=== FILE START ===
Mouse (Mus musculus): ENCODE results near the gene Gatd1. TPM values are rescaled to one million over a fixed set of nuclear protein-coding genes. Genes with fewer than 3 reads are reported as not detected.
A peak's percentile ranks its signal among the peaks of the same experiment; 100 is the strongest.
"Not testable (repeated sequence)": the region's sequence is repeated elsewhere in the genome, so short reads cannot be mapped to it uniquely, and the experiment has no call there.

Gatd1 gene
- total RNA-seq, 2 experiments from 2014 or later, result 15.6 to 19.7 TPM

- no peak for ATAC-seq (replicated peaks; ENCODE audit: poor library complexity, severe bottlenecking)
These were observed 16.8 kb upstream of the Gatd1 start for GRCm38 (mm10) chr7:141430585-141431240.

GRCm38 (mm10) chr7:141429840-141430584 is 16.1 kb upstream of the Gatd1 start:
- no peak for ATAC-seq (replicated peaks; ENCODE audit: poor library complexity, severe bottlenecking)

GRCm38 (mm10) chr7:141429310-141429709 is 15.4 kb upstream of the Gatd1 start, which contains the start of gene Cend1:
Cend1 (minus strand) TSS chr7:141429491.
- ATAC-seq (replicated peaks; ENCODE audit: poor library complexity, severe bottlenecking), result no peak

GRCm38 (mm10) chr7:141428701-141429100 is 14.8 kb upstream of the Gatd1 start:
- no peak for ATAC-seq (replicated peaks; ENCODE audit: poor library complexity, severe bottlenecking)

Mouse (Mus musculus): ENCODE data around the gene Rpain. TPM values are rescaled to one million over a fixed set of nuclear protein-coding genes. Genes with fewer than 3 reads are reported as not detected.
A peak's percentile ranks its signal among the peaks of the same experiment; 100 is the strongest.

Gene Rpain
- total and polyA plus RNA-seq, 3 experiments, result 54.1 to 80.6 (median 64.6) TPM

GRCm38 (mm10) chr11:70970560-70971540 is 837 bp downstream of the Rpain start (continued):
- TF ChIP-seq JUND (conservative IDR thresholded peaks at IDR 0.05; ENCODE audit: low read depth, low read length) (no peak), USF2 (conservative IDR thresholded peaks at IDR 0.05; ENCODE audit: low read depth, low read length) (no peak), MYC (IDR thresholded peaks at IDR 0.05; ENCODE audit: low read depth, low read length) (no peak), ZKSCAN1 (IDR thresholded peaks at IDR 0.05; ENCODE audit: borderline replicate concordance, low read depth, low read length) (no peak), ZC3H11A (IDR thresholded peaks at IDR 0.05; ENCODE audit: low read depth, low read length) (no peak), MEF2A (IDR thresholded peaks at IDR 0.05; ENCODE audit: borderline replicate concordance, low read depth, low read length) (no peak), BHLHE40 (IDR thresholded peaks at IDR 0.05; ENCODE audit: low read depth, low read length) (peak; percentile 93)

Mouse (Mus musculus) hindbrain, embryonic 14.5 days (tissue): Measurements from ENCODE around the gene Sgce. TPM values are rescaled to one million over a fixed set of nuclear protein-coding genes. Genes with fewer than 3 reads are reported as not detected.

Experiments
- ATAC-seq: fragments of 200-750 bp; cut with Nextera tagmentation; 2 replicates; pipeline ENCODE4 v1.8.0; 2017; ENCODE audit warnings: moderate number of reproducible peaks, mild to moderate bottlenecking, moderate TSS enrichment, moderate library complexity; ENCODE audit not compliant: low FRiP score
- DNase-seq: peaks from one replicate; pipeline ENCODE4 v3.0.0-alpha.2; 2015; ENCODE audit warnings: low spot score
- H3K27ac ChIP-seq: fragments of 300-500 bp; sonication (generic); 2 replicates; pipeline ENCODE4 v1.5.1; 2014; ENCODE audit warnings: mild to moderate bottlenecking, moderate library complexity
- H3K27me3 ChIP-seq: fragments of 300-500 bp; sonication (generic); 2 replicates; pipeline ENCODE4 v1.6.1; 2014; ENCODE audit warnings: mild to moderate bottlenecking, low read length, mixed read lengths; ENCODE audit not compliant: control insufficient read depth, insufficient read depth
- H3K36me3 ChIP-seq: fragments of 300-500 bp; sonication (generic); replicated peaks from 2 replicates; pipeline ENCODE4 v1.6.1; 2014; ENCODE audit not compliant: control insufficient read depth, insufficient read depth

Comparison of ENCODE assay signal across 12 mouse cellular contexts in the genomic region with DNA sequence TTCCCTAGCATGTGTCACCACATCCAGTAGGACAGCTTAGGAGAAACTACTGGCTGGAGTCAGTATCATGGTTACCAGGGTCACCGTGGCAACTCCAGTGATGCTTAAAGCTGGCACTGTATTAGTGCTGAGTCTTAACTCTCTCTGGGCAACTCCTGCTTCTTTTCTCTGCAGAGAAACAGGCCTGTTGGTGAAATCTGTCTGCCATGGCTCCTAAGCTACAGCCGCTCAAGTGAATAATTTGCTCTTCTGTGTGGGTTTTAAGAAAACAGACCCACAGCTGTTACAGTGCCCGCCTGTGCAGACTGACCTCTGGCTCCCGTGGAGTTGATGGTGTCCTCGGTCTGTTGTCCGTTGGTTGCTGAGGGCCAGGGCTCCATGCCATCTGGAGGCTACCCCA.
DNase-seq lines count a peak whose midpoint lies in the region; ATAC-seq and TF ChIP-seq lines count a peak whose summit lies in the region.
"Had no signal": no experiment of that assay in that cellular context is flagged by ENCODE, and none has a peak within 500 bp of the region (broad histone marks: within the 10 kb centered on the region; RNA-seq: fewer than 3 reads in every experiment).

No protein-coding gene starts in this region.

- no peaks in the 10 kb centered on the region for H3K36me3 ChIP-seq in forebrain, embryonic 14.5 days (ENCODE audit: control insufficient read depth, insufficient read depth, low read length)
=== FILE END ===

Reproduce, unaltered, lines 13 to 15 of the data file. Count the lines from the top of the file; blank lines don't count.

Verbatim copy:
GRCm38 (mm10) chr7:141428701-141429100 is 14.8 kb upstream of the Gatd1 start:
- no peak for ATAC-seq (replicated peaks; ENCODE audit: poor library complexity, severe bottlenecking)

Mouse (Mus musculus): ENCODE data around the gene Rpain. TPM values are rescaled to one million over a fixed set of nuclear protein-coding genes. Genes with fewer than 3 reads are reported as not detected.